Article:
February 8, 2016
Appeal from the United States District Court for the Eastern
District of Pennsylvania (District Court No.: 2-12-cv-05156)
District Judge: Honorable Anita B. Brody
Rudovsky [ARGUED] Kairys, Rudovsky, Messing & Feinberg
Counsel for Appellant.
Catherine B. Kiefer [ARGUED] Assistant District Attorney
Susan E. Affronti Chief, Federal Litigation Unit Ronald
Eisenberg Deputy District Attorney, Law Division Edward F.
McCann, Jr. First Assistant District Attorney R. Seth
Williams District Attorney Max C. Kaufman Philadelphia County
Office of District Attorney Counsel for Appellees.
Before: FUENTES [*] , KRAUSE, and RENDELL, Circuit
RENDELL, Circuit Judge.
early morning hours of August 26, 2005, off-duty police
officer Terrence Flomo was shot to death while he sat in his
car near the intersection of 20th Street and Cecil B. Moore
Avenue in North Philadelphia. The Commonwealth charged
William Johnson and Mumin Slaughter with murder based on
witness identifications and forensic testimony. The shooting
occurred after Flomo had stopped his car and solicited Brenda
Bowens, a prostitute and Slaughter's and Johnson's
long-time drug customer.
trial, the jury acquitted both defendants of first-degree
murder, but convicted Slaughter on third-degree murder and
criminal conspiracy. It failed to reach a verdict on any
remaining charges as to Johnson.
Johnson's retrial, the prosecution introduced a statement
that Slaughter had given police that implicated Johnson.
Everyone agrees that this violated Johnson's right to
confront witnesses against him, and Johnson now argues that
the error caused him prejudice warranting habeas relief.
Separately, Johnson urges that the prosecutor's calling
Slaughter to testify knowing that Slaughter would invoke his
Fifth Amendment privilege denied him of due process. For the
reasons that follow, we will affirm the District Court's
denial of Johnson's habeas petition.
second trial began on May 28, 2009 and lasted four days. The
Commonwealth's witnesses included Dr. Lieberman, the
medical examiner, who testified that Flomo was shot in his
right elbow and wrist area, as well as his chest. He opined
that the gunshot to the chest caused significant damage to
his liver, right lower lung, heart, and left lung, and as
such was the "more immediately fatal of all three
gunshot wounds." R.579. Lieberman also testified that the
muzzle of the gun was fired from two-and-one-half to three
feet from Flomo. He opined that the entries were on the right
side of his body, "including the shot that actually
kill[ed] him, the one to his heart, the most immediately
fatal one." R.595. Given the scenario of Flomo's
sitting in the driver's seat of the car, Lieberman
testified that the shots could only have come from the front
passenger's side of the vehicle.
a firearms expert testified that two particles of unburnt
gunshot residue were recovered from the front passenger's
side armrest, indicating that the gun was within three feet
of the passenger's side window.
was no physical evidence, however, linking Johnson to the
crime scene. The Commonwealth offered two eyewitnesses,
Brenda Bowens and Nora Williams, each of whom implicated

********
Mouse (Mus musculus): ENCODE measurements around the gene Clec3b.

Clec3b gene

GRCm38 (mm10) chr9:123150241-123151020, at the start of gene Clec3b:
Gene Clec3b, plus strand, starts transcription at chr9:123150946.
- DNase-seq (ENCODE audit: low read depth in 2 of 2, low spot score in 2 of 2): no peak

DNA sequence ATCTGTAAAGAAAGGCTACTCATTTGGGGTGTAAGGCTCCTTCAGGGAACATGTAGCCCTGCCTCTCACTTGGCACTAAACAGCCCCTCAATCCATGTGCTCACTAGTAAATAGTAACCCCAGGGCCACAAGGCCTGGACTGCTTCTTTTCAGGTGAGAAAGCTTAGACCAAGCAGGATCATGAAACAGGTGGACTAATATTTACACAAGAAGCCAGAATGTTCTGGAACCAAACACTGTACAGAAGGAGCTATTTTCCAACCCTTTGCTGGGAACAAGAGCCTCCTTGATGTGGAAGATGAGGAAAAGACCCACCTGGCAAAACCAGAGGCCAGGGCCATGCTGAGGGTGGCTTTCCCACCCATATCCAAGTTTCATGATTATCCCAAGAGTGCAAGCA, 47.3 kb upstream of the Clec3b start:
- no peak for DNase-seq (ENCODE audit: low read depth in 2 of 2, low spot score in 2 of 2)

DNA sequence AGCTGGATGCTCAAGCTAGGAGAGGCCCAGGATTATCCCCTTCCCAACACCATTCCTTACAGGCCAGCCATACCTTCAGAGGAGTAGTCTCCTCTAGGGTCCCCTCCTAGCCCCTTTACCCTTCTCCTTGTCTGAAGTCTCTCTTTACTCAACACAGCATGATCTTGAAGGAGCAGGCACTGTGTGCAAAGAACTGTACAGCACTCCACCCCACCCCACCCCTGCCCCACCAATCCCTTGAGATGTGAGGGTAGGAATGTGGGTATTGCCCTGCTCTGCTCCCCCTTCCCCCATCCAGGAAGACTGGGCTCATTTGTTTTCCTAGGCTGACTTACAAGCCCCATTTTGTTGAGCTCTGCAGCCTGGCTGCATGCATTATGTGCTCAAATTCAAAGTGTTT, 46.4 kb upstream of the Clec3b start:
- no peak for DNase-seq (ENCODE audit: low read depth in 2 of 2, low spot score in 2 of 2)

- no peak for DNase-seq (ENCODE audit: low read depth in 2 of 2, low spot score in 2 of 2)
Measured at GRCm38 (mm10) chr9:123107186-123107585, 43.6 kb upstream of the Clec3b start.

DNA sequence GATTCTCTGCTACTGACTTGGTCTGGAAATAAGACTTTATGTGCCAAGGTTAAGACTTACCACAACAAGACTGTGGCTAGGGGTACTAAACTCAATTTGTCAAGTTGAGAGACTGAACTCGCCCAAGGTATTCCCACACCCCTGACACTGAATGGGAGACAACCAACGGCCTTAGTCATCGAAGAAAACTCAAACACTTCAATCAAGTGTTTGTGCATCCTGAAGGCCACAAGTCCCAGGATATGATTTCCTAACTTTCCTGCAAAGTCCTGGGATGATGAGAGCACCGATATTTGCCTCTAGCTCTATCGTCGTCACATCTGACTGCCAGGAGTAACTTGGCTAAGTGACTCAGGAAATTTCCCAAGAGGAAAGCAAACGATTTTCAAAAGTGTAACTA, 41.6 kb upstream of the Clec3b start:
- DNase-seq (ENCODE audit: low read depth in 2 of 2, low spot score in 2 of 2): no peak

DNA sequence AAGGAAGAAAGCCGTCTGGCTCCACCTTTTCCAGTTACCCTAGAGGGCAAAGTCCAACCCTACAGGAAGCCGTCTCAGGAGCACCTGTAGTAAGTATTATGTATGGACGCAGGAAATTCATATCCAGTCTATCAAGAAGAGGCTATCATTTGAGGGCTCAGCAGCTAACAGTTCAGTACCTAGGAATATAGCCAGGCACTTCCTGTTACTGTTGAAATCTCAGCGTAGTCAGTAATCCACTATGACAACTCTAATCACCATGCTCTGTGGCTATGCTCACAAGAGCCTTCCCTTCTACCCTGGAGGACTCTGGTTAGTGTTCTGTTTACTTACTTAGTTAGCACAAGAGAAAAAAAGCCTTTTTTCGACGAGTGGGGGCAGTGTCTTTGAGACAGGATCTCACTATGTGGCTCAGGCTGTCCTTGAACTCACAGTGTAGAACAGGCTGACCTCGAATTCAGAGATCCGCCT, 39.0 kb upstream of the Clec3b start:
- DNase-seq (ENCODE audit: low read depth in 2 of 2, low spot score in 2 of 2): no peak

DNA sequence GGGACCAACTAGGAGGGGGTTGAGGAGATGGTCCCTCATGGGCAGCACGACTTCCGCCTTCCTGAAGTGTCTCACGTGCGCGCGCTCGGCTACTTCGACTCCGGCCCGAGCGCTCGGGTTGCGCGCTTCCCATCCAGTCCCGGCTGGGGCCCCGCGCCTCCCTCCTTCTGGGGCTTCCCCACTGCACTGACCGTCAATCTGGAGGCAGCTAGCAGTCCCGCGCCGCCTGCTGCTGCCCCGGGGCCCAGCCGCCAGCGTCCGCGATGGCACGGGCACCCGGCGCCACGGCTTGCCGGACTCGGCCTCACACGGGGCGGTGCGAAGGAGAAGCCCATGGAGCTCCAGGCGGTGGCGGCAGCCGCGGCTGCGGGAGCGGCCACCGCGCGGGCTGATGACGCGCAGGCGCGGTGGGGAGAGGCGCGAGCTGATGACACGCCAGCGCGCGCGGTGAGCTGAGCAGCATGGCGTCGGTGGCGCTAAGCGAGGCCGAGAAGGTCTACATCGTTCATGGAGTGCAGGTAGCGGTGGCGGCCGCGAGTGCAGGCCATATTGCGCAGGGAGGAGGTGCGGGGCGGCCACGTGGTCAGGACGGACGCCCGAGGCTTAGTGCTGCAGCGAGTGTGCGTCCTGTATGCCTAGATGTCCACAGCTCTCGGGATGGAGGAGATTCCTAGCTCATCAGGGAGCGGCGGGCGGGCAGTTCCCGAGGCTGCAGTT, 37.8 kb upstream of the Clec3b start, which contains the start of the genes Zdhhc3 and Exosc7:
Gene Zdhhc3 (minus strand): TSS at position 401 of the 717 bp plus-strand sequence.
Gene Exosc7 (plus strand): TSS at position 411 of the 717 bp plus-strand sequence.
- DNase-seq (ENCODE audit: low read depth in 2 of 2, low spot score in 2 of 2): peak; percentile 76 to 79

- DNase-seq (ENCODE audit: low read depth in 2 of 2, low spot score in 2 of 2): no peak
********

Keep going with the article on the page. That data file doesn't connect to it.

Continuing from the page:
Slaughter and Johnson and identified Johnson as the
passenger's side shooter. The Commonwealth also put
Slaughter on the stand and, when he refused to testify,
introduced the statement he gave to police implicating
Johnson. Because Slaughter's statement was admitted
erroneously, and the remaining two identifications are
central to our analysis as to harmless error, we recount
their testimony in some detail.
support her crack addiction, Bowens worked as a prostitute in
the area of 20th Street and Cecil B. Moore Avenue. Slaughter,
whom she knew as "Muk, " and Johnson, whom she knew
as "Juice, " were her drug dealers. R.647. She
testified that she had known Johnson for "five, six
years, " and Slaughter for "ten, twelve."
R.647. In fact, she "would see them every day"
because she "always bought crack from them."
morning of the murder, Bowens reported being solicited by a
man near the intersection of 20th and Cecil B. Moore. She
declined because she intended to go into a nearby house to
get high. She crossed the street and reported the
encounter to Slaughter and Johnson, who were walking up Cecil
B. Moore Avenue. Bowens then continued to an all-night
convenience store around the corner. Upon her return shortly
after, she saw the same car that had solicited her before. As
she approached the house, she "turned around" and
"[saw] Muk and Juice. Muk's standing on the
driver's side; Juice was on the other side, the
passenger['s] side." R.632. She testified that
Johnson was "leaning in the car." R.689. She
I didn't "see" it happen, but I saw flashes and
I heard a gunshot, and immediately I ran, because that's
what I do. When you see two neighborhood drug dealing guys,
you run, because, you know. I don't have to go into
detail. But I ran and started banging on the door, [saying]
"Let me the hell in."
While banging on the door to be let in, she
"glanced" behind her to "make sure that [she]
was . . . out of harm's way." R.633. She then
"heard another shot" and saw the "flash
again." R.633. She testified that Johnson, at that
point, was still standing at the passenger's side door.
She then finally was able to enter the house.
trial, the prosecutor reviewed the entire episode using a
demonstrative map of the intersection. Bowens identified the
house she intended to smoke in as well as where other events
occurred. Bowens also addressed her failure to come forward
to the police initially:
Q. . . . When you went the second time to Homicide, after
they're talking to you and you told them what you saw,
what caused you to tell them that you saw this? What
A. I was saying that my family was real concerned that I was
in danger, someone was going to kill me and that I needed